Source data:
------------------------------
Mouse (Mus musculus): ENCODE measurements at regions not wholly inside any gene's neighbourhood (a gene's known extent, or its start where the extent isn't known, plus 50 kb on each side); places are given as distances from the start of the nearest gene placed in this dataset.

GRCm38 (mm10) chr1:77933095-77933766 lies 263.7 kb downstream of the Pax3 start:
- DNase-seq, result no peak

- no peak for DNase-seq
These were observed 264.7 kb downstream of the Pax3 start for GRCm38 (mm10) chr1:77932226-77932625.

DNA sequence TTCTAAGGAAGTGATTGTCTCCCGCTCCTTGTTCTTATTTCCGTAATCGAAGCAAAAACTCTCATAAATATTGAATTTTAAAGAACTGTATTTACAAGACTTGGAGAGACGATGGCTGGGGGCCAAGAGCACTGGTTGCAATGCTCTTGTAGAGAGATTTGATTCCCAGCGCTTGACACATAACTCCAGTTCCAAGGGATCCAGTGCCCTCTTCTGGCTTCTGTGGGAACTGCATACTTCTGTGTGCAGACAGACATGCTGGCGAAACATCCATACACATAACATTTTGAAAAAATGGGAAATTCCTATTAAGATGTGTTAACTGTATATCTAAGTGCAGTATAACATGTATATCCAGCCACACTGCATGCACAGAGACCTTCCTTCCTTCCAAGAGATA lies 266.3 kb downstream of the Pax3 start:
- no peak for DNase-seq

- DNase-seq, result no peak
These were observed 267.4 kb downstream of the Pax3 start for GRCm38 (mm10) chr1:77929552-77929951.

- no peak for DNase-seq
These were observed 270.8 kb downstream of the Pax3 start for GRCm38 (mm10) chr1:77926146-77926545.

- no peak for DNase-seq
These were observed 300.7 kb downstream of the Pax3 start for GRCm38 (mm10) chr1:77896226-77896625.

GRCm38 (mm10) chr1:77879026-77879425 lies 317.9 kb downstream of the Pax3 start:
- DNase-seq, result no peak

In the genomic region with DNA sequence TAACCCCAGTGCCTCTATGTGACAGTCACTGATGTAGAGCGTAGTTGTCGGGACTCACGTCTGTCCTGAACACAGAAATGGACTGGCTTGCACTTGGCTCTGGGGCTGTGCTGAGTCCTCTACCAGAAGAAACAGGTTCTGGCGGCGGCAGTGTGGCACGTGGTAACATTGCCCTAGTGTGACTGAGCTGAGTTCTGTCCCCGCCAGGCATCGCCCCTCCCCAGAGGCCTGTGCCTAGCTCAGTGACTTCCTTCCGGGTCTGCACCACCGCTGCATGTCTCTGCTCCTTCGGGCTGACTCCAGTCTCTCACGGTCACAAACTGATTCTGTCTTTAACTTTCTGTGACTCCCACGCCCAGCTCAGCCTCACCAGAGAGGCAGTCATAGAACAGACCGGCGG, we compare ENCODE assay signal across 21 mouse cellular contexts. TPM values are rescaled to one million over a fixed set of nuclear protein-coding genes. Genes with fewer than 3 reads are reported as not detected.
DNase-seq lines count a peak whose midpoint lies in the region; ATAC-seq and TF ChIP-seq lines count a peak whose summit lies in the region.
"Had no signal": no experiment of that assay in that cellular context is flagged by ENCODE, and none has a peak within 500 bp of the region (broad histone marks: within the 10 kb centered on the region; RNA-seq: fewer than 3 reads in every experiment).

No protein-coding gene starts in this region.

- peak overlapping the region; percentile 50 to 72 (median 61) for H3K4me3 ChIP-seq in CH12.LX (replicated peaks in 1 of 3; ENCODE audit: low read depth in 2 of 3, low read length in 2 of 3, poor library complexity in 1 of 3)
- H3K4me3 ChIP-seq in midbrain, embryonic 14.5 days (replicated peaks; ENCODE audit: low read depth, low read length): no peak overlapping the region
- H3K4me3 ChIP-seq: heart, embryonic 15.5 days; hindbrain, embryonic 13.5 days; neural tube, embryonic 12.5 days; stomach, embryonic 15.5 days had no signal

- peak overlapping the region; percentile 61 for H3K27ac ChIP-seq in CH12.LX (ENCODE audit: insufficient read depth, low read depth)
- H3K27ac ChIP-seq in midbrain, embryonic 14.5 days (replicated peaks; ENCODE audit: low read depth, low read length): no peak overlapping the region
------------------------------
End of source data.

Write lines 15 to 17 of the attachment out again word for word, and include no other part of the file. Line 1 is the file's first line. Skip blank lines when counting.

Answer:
- DNase-seq, result no peak

In the genomic region with DNA sequence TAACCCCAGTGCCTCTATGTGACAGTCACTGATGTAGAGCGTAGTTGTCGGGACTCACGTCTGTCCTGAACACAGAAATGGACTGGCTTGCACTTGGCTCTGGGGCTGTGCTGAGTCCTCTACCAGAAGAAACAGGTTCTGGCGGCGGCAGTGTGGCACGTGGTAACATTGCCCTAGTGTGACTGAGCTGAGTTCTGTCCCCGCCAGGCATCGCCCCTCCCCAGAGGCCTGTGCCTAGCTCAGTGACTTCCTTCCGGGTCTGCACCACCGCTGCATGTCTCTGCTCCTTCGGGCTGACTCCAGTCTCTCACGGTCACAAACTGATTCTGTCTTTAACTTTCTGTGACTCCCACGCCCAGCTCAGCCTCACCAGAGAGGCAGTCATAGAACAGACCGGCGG, we compare ENCODE assay signal across 21 mouse cellular contexts. TPM values are rescaled to one million over a fixed set of nuclear protein-coding genes. Genes with fewer than 3 reads are reported as not detected.
DNase-seq lines count a peak whose midpoint lies in the region; ATAC-seq and TF ChIP-seq lines count a peak whose summit lies in the region.